Page:Southern Historical Society Papers volume 27.djvu/209

From Wikisource
Jump to: navigation, search
This page needs to be proofread.


Florida Bri<j<i<li at (,'<-((i/*l>nri/. 201

assumed command, Lieutenant Todd being second in rank. The Fifth Florida was commanded by Captain Gardner, who lost an arm on the second day, when the command devolved on Captain Bryan, and next upon Captain Hollyman. The Eighth was commanded by Lieutenant-Colonel Baya. These three regiments made up the brigade which was under Colonel Lang, of the Eighth, who handled it skil- fully and bravely, in the absence of General Perry, who is detained from duty by severe illness. ' '

To the foregoing testimonials of the valor of Perry's brigade at Gettysburg should be added the following tribute from their gallant division commander. Emanating from the high source that it does, it should be preserved a front page in the history of Florida's sol- diers :

" HEADQUARTERS ANDERSON'S DIVISION,

"THIRD ARMY CORPS, August 6, 1863.

' ' To the Editors of the Enquirer :

"GENTLEMEN, In the letter which I addressed to you a few days ago, correcting the statements of ' P. W. A.' the correspondent of the Savannah Republican, I omitted to take notice of the following sentence : ' Perry's brigade advanced a short distance, but did not become fully engaged.' This is quite as incorrect as the other state- ments which I have contradicted. Perry's brigade, under the com- mand of Colonel David Lang, advanced as bravely, as perseveringly, and as far as any troops could have done in the same situation.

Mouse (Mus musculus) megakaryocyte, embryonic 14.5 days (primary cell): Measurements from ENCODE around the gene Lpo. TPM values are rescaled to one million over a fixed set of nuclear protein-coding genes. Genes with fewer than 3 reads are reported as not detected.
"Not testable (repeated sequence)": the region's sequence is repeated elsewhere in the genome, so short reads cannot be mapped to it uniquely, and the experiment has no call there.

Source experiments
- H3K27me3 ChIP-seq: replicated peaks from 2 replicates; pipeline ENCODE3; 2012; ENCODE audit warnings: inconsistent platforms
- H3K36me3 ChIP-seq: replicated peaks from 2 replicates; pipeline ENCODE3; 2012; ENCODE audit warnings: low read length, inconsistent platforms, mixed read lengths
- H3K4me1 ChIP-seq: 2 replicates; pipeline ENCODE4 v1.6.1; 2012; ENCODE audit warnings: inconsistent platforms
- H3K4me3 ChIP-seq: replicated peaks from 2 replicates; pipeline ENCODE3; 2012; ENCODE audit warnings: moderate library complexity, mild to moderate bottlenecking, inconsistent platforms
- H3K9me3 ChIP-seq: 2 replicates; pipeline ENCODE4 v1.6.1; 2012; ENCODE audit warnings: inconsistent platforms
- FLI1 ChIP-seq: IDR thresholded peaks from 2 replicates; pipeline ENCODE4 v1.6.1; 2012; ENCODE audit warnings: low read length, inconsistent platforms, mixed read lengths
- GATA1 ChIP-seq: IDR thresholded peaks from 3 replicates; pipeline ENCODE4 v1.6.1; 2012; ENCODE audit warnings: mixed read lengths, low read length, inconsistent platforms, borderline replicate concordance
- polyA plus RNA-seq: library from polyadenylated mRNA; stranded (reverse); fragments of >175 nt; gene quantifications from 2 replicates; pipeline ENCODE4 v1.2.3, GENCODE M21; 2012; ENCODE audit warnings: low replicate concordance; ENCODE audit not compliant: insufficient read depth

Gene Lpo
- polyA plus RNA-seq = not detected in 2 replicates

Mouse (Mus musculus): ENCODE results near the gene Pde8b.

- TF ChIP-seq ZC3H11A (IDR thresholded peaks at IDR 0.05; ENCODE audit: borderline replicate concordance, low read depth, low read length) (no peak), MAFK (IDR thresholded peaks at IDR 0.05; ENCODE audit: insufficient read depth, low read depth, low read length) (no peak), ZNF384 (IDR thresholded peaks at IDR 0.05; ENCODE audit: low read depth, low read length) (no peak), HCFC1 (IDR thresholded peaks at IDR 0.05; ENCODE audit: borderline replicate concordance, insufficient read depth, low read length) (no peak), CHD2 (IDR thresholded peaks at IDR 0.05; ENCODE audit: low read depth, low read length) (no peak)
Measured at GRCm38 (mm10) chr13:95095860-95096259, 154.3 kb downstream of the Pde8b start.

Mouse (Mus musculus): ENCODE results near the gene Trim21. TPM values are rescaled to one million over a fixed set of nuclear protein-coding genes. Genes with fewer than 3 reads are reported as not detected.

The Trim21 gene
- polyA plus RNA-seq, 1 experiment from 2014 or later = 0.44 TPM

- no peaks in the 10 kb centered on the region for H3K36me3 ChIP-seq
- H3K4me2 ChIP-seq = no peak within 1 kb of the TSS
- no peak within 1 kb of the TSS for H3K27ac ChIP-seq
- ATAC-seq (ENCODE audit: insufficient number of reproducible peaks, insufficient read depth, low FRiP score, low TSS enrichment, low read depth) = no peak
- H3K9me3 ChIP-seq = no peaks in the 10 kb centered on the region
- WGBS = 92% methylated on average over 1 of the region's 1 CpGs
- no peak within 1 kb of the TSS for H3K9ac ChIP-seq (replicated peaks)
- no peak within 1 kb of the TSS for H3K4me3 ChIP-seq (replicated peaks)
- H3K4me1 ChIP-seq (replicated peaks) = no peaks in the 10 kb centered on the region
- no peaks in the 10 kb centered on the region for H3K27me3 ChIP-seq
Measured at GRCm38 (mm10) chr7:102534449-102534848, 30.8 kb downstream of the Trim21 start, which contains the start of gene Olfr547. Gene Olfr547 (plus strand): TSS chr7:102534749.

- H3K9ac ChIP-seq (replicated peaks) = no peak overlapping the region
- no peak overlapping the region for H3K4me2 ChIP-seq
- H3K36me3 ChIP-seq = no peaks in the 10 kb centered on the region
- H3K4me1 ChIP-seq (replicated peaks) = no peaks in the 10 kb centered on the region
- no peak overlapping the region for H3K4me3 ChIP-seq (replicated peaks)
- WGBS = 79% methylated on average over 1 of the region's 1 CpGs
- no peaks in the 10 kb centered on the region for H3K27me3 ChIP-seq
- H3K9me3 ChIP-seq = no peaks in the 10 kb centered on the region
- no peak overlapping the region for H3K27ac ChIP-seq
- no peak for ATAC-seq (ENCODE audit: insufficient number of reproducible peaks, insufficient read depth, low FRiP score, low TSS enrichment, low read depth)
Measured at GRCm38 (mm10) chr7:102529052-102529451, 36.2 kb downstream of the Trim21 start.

"They were hotly engaged suffered heavier in loss in killed and wounded, in proportion to their numbers, than any brigade in the army, and did not retire until compelled, like all the others, to do so by the superior force of the enemy, and the great strength of his position.

" By giving this communication a place in your columns you will render an act of justice to brave men, whose honor and reputation so take pleasure in defending against the incorrectness of the state- ment, and the inferences which might be drawn from any omission to notice it.

" I am, very respectfully, your obedient servant,

" R. H. ANDERSON, Major-General."

Soon after the return of the army to Virginia, the author having received and accepted the appointment of ist lieutenant of Company "D," of the ist Florida cavalry, doing duty with the Army of the